Once the objectives are defined, operators need to break these down into business requirements supported by KPIs and a robust impact assessment. For example, if the priority is to accelerate time-to-market, operators will need to identify bottlenecks and remove them through process and system simplification.

Business objectives can sometimes be contradictory. For instance, fast time-to- market can increase the risk of service quality problems. Similarly, aggressive efficiency programs can result in an operator not having the right capabilities or flexibility in place when required. To set the right objectives, an operator needs a deep understanding of what their business really needs.

Step 2: Plan

Next, the operator needs a cloud implementation plan that addresses all operational levels, including people, business, processes and infrastructure. The plan should be based on the business objectives from Step 1. For example:

  • Objective: improve process efficiency.
  • Plan: OSS/BSS transformation that enables simplification and automation of manual processes.

At all times, operators need to look at the big picture. By optimizing resources or specific processes, they may create inefficiencies somewhere else.

Step 3: Implement

Project organization is usually responsible for executing the implementation plan by addressing relevant dimensions such as organization and processes, services and offerings and the impact on infrastructure.

  • Organization and processes: complexity in clouds is increasing. New skills and competences are required to enable cloud transformation. Although complexity and processes can increasingly be moved to the cloud, new processes will be required to manage these clouds.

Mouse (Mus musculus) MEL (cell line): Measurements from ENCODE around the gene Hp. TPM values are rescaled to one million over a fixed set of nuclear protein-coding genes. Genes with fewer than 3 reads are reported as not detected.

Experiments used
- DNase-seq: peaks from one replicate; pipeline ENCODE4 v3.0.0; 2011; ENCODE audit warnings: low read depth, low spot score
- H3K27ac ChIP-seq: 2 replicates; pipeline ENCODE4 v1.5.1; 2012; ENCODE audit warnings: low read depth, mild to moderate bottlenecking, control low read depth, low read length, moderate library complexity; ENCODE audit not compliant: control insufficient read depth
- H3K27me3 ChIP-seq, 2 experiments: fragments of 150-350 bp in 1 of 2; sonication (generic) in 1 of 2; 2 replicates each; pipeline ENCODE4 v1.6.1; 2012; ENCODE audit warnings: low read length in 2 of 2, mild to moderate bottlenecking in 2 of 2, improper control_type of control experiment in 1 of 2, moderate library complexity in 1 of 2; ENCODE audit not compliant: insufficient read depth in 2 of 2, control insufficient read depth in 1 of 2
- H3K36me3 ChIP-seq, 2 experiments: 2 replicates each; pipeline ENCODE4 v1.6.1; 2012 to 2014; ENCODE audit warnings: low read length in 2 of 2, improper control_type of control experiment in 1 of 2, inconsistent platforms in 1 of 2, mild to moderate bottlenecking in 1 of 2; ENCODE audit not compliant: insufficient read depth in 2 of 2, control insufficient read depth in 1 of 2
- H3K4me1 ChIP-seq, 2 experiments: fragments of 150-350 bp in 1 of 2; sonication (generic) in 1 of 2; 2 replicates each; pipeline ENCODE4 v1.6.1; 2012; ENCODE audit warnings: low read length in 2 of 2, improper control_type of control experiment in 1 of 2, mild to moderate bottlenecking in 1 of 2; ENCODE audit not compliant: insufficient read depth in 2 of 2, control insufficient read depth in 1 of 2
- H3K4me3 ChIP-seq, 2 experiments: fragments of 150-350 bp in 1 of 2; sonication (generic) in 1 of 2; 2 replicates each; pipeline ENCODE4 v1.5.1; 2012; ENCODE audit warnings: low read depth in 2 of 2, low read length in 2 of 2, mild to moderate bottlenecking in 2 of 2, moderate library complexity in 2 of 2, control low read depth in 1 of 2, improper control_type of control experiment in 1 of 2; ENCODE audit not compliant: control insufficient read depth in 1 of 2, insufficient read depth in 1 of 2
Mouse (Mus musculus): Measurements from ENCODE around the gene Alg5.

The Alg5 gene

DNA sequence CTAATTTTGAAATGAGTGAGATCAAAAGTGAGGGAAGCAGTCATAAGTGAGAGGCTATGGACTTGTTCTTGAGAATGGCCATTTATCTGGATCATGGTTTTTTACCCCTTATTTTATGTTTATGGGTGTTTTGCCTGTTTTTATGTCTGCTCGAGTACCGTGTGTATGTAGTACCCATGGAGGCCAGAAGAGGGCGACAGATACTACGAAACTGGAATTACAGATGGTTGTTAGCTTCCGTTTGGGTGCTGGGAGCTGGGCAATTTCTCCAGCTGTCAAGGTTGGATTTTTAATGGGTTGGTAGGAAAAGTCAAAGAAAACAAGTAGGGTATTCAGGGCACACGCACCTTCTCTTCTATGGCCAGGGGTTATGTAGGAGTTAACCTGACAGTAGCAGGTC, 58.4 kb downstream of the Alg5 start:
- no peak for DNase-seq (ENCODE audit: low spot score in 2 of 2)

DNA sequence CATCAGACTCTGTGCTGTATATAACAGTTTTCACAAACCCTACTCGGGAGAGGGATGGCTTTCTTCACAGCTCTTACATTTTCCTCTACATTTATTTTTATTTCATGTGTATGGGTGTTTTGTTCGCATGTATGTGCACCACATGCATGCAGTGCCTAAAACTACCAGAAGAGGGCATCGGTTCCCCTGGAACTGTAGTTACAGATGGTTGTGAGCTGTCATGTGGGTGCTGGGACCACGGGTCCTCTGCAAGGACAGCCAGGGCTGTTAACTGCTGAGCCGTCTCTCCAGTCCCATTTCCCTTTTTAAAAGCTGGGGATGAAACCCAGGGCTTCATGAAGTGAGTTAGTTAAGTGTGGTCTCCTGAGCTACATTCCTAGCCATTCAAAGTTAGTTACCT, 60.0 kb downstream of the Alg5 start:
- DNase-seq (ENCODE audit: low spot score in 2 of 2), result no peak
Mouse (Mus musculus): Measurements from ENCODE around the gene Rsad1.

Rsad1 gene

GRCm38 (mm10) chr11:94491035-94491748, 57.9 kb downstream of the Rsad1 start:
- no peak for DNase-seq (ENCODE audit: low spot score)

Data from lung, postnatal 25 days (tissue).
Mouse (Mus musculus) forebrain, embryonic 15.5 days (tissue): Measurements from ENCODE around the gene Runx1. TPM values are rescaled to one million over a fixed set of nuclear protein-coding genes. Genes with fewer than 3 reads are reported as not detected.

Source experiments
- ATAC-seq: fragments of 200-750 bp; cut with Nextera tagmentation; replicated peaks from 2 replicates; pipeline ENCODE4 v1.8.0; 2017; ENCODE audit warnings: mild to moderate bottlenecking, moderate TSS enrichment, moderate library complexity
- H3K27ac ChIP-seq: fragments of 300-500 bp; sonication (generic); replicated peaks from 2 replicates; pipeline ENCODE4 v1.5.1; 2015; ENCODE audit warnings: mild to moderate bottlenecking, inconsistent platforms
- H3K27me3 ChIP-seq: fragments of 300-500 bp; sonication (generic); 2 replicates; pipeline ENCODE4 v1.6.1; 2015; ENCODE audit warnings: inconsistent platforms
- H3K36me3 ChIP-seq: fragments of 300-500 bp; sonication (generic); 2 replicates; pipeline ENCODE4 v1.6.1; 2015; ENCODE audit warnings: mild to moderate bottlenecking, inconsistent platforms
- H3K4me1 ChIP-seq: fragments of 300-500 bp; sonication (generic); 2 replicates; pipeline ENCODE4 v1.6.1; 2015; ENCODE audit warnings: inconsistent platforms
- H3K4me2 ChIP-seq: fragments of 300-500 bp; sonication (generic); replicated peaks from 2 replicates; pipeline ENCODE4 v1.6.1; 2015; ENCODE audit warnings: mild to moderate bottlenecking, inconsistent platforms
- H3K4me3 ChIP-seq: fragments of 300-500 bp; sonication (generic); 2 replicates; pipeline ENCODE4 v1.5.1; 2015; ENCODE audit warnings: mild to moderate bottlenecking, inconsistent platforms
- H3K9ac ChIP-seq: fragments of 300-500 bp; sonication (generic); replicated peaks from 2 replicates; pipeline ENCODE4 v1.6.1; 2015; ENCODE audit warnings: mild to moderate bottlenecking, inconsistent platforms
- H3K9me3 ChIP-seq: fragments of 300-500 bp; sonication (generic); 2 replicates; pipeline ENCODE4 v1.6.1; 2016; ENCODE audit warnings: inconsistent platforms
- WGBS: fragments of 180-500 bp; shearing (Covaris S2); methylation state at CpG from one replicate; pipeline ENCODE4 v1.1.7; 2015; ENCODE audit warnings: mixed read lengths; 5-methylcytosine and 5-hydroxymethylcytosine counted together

• Services and offerings: cloud implementation may require new ways of reselling cloud services or packaging cloud services with existing services. Launching new services will require marketing efforts, incentivizing sales channels and training customer care.
  • Infrastructure: integration toward legacy systems and enterprise applications, compliance with local laws and regulations, and implementation of new security requirements will all be needed.

Step 4: Monitor

Once the implementation has been completed, it is important to monitor and follow up on progress, quantify business impact and define what could be improved. Operators need to continually ask themselves questions such as: to what extent are the initial business targets being met? Where are the key gaps? What could be done differently?

Clearing the fog

In today’s highly competitive cloud marketplace, operators can take concrete actions to increase their chances of success. They can build on their strengths, define clear business objectives, target and differentiate, create perception as an attractive partner, leverage operational synergies, maintain agile organizations and focus on early time-to-market.

Operators need to develop an end-to-end cloud strategy that encompasses these priorities. This strategy should be executed according to four structured steps: define, plan, implement and monitor.

The cloud market is growing rapidly – and it’s time for operators’ cloud businesses to do the same.

About the author

Mariette Lehto

Mariette Lehto is a Customer Unit Principal working with Strategy and Business Excellence in Region Northern Europe & Central Asia at Ericsson. Over the years she has driven new business initiatives in areas such as machine-to-machine, the Internet of Things, digital transformation and customer experience management. Before joining Ericsson, Lehto worked at 3 Sweden, Edgecom and Sonera Finland. She holds an MSc in Telecommunications from Helsinki University of Technology, Finland.